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January 1972 · Vol. 1 No. 1 · p. 40 

Book Review

Barclay’s Apology

ed. D. Freiday. Philadelphia, PA: Friends’ Bookstore, 1967. 465 pages.

Reviewed by Vern Ratzlaff

One of the major leaders of the British Society of Friends (Quakers) was Robert Barclay (1648-1690) ; Barclay’s genius expressed itself in the attempt to articulate the Friends’ faith in the heat of Puritan–Anglican–Nonconformist theological debate. (At the time of his writing, it is estimated that there were more than 4000 Friends in British prison.) In an attempt to speak rationally in the midst of acrimony, then, the Apology appeared first in Latin (1676) and later in English (1678). The present edition brings this compendium of Quaker theology within the grasp of any reader. Barclay’s words about “vain and empty customs” (proposition 15) strangely disturb the reader who has made his peace with a secular society; his emphasis on the Spirit (proposition 2) rings afresh in our time. The Apology remains the best statement of classical Quaker belief and practice.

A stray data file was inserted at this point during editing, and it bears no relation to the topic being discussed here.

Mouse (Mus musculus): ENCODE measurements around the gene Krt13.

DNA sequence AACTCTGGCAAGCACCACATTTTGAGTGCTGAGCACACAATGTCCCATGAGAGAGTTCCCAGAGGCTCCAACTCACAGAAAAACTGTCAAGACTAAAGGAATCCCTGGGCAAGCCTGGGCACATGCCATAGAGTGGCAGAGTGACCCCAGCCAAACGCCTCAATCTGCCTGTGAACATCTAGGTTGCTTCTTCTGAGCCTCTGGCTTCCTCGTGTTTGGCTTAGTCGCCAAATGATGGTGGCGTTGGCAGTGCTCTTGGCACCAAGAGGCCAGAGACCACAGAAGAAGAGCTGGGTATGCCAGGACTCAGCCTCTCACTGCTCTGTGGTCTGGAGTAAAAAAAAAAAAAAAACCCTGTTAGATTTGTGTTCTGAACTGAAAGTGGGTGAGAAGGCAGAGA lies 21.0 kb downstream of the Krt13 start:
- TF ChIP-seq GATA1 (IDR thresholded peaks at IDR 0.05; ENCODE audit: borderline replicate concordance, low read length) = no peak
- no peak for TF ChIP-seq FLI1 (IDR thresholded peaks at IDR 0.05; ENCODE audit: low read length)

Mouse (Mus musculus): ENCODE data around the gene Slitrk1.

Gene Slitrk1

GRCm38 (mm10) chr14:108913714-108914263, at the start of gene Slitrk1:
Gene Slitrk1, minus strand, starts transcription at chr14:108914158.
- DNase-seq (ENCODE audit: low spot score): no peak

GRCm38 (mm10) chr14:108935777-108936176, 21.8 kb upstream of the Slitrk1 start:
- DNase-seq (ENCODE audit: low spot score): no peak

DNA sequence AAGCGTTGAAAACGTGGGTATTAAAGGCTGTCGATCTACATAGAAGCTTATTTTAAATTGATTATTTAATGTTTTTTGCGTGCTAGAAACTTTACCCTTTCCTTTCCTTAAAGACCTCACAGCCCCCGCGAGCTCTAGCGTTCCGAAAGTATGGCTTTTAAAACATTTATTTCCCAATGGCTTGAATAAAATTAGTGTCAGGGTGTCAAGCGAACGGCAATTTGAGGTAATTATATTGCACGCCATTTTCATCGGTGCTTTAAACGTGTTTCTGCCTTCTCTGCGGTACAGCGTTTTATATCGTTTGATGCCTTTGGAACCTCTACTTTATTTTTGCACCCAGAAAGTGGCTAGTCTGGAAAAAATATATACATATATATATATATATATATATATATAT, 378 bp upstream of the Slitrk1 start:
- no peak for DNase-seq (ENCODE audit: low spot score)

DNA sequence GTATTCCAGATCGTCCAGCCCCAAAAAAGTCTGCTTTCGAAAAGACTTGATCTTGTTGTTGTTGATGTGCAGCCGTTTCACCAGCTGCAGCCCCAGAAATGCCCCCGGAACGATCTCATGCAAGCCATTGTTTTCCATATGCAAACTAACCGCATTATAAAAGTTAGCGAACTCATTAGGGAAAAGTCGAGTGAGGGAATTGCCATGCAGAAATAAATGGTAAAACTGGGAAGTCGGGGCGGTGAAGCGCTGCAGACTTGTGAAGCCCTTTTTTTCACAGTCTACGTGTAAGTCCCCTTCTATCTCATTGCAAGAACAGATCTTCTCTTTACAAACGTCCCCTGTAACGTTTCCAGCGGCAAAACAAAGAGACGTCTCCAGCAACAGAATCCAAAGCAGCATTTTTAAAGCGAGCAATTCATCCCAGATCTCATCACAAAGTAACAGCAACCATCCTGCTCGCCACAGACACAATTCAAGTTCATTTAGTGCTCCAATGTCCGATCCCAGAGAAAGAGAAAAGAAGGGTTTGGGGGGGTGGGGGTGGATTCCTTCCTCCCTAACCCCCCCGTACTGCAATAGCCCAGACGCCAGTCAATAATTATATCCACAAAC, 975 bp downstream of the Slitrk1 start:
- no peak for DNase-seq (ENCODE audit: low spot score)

Vern Ratzlaff,
MB Bible College.

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